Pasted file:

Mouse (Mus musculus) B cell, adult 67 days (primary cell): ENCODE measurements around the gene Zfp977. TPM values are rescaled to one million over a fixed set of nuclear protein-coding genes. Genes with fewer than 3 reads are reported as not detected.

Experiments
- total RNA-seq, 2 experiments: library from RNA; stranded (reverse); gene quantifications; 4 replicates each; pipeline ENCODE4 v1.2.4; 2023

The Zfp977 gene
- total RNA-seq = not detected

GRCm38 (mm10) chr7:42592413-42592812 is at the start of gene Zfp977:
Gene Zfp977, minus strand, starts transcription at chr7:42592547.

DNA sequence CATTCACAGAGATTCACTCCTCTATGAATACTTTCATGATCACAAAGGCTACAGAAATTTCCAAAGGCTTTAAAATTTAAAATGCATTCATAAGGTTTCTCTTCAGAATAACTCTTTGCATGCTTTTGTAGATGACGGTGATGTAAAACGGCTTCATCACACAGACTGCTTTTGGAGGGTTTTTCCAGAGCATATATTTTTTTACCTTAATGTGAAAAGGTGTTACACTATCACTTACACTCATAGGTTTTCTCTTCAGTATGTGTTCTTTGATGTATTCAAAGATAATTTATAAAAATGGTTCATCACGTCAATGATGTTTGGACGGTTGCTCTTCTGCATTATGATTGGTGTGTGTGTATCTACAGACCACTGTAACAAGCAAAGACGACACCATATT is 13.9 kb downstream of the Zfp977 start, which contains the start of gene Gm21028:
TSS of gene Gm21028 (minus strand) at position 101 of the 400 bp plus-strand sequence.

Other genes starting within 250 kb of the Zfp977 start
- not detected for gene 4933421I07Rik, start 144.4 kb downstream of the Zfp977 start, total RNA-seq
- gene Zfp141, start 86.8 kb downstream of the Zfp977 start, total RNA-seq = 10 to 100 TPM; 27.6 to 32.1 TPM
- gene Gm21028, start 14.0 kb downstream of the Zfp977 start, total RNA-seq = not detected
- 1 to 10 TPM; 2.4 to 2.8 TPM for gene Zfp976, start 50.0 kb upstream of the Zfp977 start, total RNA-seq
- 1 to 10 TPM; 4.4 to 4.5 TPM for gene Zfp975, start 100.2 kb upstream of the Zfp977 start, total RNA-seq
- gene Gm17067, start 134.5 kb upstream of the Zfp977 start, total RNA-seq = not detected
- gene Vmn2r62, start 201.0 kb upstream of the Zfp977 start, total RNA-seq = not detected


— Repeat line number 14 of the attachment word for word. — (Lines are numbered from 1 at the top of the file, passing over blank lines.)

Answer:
- 1 to 10 TPM; 2.4 to 2.8 TPM for gene Zfp976, start 50.0 kb upstream of the Zfp977 start, total RNA-seq